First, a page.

By the way, I agree with all of the above in that you should buy what you like.  'Popular' is not a synonym for 'better' any more than having more or fewer facets makes a stone better.

 

The bolded above is kind of the point I was trying to make. I would add that different is not inferior, it's simply different.

That is what I tried to say, when I made the statement "the market demands choice". I still believe that to be true, since many consumers buy diamonds (and many other things) simply because they are different.

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Total diamonds advertised: 532,000

Of which rounds: 323,000 (61%)

Princess cuts: 67,000 (13%)

Cushions: 44,000 (8%)

Emerald cuts: 21,000 (4%)

Pears: 20,000 (4%)

Radiants: 17,000 (3%)

Marquises: 13,000 (2%)

Ovals: 11,000 (2%)

Asscher cut: 8,000 (<2%)

Hearts: 8,000 (<2%)

Trilliant: 200 (<0.1%)

Non-categorised: 8,000 (<2%)

 

 

Nice Breakdown: Very Nice Davide!

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Dirk Rendel, on 16 Jul 2013 - 10:53 PM, said:snapback.png

[snip]

If I owned the sole rights of "marquise" cut diamonds (a cut that I really don't like much, but I had to pick one), I would be a millionaire virtually overnight. I call that a significant share of the market.

[snip]

 

 

The sole rights....

A significant share of the market....

 

IMO: What nonsense. BLAH BLAH BLAH

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I am going to burn in hell for the rest of eternity and Hermann may very well end up banning me from this site.

However, I will answer ronk on a thread that was just locked:

 

1. Yes they are called multi-testers

 

Which everyone has, of course. What?

 

2. Ok yes, you are wrong. (which is ok) DUH!

 

So be it.

 

3. Just the opposite: Neil is a fine appraiser with a great pedigree.

 

So you are qualified to answer a question, I asked him?

 

4. In another post you called yourself a jeweler, now a diamond dealer. 15 years, 30 years. What's the difference?

 

jew·el·er  
/ˈjo͞oələr/
Noun

A person or company that makes or sells jewels or jewelry.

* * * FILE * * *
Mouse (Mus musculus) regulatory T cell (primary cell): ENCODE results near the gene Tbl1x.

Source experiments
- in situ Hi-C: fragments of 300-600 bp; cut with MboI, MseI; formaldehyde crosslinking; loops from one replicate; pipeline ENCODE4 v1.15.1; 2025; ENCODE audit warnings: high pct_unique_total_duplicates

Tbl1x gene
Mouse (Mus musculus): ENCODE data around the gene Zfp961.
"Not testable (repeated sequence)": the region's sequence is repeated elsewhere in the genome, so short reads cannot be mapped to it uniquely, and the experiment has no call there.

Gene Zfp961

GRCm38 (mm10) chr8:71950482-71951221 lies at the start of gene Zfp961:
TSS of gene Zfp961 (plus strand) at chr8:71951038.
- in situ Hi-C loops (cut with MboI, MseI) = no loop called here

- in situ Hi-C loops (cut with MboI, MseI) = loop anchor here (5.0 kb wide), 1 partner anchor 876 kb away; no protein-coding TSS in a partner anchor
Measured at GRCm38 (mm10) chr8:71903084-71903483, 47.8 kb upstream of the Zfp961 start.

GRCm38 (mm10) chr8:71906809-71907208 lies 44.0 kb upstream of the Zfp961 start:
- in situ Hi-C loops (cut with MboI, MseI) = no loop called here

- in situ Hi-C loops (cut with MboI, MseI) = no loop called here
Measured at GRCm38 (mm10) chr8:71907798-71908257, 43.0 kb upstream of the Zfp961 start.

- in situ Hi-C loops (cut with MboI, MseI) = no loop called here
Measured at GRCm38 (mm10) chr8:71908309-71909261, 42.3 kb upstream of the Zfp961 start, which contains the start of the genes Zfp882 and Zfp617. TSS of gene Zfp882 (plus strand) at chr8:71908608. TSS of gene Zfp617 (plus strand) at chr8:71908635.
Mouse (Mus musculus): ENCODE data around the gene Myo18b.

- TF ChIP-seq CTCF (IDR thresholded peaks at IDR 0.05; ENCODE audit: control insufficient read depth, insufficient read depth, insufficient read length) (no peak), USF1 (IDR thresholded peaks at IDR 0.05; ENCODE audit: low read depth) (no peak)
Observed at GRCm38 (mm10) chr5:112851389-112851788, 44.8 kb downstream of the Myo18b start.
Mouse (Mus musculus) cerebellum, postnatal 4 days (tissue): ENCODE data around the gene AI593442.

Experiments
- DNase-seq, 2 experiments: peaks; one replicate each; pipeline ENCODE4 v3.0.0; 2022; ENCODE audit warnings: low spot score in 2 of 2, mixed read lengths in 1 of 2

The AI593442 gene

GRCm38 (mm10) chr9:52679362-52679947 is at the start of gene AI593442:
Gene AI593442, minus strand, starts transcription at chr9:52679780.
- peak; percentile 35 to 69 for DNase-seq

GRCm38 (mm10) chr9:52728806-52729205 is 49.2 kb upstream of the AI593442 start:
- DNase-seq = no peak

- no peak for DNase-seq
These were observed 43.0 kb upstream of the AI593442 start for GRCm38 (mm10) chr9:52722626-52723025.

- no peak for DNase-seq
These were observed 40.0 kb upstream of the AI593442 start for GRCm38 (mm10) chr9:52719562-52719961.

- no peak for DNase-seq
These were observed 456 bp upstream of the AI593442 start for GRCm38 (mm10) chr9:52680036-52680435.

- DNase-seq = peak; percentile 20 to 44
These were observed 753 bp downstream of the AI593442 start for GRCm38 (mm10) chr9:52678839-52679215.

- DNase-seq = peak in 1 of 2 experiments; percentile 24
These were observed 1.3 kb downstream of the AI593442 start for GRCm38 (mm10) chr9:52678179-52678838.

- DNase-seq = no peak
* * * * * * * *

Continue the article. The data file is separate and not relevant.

Please learn the terms!

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Dirk. Chill. Ronk is like that. You don't need to be. It takes quite a bit to get Hermann to interfere with a discussion but, when he does, that's a good time to drop it.

 

Ronk. Chill. Tons of threads are full of nonsense and 'what if' sorts of speculation, including a fair number of the ones started by you. Dirk is relatively new here. Give him a break.

 

Kgullett. Sorry for the threadjack. If you're still reading let us know if you have any further questions or want to delve further into the ones you already have.

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Dear Diamond Review Community,

I apologize for my tone in my last interaction on this forum. The “unprofessional remark†was a little out of line and I apologize to Dirk for that.

 

I appreciate the value of this community and sincerely apologize for what I know is clearly unbecoming of me. It will not happen again. Thank you for your understanding.

 

Regards R.K.

 

Edited by ronk15a
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Dear Neil,

I generally call it the way I see it. In regards to your commentary about me making nonsense claims/threads. I agree I have said some, not so intelligent things on here. The difference is: if I’m called out on my stupidity, or recognize it myself, I reflect on it, learn from it, and never feel bad about it. That what learning is all about.....

 

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Actually you always call me out on it, and I appreciate that! Obviously this is going nowhere...so I will end it here. In regards to "Dirk" this business requires you have tough skin, if you say stupid s*** repeatedly. Someone should tell you. In this instance that happen to have been me.
 

Edited by ronk15a
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Dear ronk15a,

 

You have my gratitude for the "oh so sincere" apology that you delivered, that was followed with a post that all but negated your previous one

 

In your last post you proclaimed yourself the expert of sh** , I bow to you and promise to never talk about sh** again, that I know nothing about.

 

/end sarcasm

 

I accept your apology (how ever weak I perceived it to be).

 

Dirk